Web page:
confirm the marriage’s validity and existence. 3. Evidence of Grounds for Divorce : Evidence supporting allegations of
infidelity, abuse, abandonment, etc. may be included as grounds for divorce. 4. Financial Statements : Records outlining the earnings, assets, debts, and
expenses of both partners are used to calculate alimony, child support, and
property divided. 5. Child Custody Documentation : If there are children involved, records
pertaining to their welfare, including certificates from their schools and
medical histories, among other pertinent information.
6. Property Records : Lists of all jointly owned and separately owned property, including real estate, vehicles, investments, and other priceless possessions. 7. Proof of Residency : To confirm the court’s jurisdiction over the divorce case, usually established by utility bills, rental agreements, Aadhar card or other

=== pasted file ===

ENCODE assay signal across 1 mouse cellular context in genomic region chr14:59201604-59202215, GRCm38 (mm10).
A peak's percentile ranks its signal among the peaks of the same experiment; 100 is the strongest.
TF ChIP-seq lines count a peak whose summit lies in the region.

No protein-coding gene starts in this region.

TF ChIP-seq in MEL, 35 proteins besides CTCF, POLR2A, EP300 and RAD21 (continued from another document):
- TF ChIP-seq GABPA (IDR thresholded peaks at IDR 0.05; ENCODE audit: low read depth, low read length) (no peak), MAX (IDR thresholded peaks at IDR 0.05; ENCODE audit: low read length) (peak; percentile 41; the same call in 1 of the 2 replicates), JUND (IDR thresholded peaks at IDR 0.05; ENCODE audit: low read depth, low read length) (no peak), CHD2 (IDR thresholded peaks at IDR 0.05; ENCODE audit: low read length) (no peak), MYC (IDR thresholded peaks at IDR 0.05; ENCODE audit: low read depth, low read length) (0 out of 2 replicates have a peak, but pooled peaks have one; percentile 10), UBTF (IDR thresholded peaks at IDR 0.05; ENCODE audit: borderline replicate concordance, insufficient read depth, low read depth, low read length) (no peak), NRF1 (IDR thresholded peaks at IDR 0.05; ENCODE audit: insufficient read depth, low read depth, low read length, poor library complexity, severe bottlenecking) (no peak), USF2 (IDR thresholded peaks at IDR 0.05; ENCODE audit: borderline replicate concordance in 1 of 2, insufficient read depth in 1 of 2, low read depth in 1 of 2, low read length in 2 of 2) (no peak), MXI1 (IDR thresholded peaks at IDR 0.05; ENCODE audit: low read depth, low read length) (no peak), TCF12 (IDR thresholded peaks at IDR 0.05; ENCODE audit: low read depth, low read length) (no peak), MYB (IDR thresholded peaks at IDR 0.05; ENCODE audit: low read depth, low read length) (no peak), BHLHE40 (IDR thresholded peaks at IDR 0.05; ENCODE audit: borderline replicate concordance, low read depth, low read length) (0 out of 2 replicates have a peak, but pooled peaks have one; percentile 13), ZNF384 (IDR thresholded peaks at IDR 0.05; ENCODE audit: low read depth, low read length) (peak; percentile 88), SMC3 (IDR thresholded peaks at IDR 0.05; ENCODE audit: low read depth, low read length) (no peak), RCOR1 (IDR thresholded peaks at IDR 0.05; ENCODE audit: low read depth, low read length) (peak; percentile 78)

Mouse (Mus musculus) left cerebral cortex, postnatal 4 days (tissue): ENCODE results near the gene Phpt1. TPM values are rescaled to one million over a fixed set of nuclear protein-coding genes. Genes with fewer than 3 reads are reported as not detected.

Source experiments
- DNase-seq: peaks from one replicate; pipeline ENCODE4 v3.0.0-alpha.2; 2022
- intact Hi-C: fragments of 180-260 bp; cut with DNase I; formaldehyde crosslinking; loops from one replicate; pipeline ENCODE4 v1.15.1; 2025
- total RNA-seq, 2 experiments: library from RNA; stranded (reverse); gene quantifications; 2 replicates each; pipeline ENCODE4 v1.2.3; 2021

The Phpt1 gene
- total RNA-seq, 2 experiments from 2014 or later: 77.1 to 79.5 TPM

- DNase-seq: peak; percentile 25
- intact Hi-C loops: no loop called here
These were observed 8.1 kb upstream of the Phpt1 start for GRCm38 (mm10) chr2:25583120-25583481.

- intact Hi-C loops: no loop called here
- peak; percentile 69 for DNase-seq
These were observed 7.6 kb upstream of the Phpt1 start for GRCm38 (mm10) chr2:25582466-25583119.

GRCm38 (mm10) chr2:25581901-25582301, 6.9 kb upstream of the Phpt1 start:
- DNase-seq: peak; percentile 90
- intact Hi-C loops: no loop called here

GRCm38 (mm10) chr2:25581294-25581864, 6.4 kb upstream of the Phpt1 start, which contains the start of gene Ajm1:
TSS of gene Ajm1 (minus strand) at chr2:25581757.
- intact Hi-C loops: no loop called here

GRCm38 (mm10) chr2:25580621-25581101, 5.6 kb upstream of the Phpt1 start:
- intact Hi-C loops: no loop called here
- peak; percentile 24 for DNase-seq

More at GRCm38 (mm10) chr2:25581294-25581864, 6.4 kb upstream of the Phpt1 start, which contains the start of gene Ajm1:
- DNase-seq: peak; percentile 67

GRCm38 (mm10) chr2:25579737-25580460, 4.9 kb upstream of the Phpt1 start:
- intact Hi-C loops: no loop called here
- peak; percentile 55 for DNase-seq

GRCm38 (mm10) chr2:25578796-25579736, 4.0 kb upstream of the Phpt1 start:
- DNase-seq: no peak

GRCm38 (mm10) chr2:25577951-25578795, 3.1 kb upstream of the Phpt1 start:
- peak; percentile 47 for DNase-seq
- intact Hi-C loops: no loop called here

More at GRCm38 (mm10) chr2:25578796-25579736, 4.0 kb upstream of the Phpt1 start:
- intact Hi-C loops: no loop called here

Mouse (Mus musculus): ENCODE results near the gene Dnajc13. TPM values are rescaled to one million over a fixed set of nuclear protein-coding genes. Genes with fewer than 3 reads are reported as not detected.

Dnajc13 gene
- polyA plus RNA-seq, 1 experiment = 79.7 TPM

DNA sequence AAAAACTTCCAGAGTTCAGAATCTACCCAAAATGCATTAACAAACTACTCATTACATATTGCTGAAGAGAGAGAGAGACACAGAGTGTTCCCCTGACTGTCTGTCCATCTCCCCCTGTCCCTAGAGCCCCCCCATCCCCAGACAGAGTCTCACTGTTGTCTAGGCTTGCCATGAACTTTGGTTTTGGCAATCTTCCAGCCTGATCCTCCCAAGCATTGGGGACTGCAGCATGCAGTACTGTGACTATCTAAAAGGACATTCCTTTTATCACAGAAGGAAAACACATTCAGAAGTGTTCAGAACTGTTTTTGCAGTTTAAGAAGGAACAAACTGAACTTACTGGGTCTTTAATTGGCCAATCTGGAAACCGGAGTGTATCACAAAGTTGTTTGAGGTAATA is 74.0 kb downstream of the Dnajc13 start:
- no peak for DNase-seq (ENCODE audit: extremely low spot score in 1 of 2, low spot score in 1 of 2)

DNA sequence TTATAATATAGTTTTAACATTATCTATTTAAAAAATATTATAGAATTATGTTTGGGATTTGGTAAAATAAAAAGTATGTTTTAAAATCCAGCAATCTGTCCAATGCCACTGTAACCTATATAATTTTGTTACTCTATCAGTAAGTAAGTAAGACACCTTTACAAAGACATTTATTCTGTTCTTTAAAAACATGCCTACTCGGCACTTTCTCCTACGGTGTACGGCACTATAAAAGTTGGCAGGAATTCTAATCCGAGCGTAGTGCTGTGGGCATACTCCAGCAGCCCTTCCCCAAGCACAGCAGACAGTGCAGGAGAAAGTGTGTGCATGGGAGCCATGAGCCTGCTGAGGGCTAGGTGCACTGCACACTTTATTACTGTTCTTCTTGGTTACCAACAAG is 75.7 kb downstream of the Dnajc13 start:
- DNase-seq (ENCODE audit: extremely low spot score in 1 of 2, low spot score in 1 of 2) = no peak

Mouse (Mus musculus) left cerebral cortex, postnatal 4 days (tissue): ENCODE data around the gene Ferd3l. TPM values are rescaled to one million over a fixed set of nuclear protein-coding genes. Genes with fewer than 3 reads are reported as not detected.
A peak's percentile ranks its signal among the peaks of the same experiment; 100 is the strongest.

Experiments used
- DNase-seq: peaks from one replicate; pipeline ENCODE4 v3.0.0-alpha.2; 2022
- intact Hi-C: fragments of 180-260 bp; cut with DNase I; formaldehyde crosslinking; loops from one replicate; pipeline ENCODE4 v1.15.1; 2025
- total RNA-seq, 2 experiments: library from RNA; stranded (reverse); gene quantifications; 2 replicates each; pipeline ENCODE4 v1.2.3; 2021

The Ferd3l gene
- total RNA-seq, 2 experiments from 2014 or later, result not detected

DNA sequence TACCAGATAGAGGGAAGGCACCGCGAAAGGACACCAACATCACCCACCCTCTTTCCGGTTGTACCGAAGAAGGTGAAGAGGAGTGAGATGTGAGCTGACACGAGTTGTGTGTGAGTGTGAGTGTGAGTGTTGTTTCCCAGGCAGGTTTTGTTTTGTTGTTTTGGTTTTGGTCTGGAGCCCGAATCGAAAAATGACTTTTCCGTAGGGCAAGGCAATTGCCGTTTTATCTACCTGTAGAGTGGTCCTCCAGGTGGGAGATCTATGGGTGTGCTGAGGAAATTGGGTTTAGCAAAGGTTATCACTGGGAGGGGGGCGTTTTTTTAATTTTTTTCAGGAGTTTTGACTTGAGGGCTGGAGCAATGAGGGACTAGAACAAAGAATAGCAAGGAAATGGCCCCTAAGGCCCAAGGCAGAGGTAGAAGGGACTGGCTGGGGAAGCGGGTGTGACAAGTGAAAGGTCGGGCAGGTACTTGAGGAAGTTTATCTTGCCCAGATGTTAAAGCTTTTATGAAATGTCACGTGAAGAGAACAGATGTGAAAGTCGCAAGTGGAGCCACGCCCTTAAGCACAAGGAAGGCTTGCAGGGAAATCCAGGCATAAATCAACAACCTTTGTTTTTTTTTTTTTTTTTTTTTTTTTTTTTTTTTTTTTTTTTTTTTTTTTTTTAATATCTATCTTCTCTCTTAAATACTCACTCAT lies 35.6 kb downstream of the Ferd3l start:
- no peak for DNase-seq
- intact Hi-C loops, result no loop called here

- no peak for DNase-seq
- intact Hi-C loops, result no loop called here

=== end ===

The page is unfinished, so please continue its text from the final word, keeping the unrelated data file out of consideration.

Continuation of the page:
means. 8. Evidence of Counseling or Mediation : Some jurisdictions demand that
partners seek mediation or counselling before filing for divorce. It may be
required to document these meetings
9. Photographic or Electronic Evidence : Photos, videos, emails, text messages, or other forms of evidence that can support claims made in the divorce
To contest a divorce in Indian courts, the following procedure is laid down:
1. Notice: Before filing the Contested Divorce Petition before the Family
Court, the Aggrieved party needs to send a Notice of Divorce to the
Opposite party. 2. Filing Divorce Petition: Contested Divorce petition can be well-drafted
and submitted in the family court by an experienced Family Lawyer in
Mumbai. Once the petition is filed in the court summons will be issued to
the other spouse for the notification. 3. Reply by the opposite Party: Once the summons is sent to the opposite
side, he/she can submit the reply in the court placing all his/her side of the
story with a help of an experienced Divorce Lawyer in Mumbai. 4. Counselling: After the Petition is filed before the Court the Marriage
Counsellor of the Family Court will take maximum 3 counselling of both the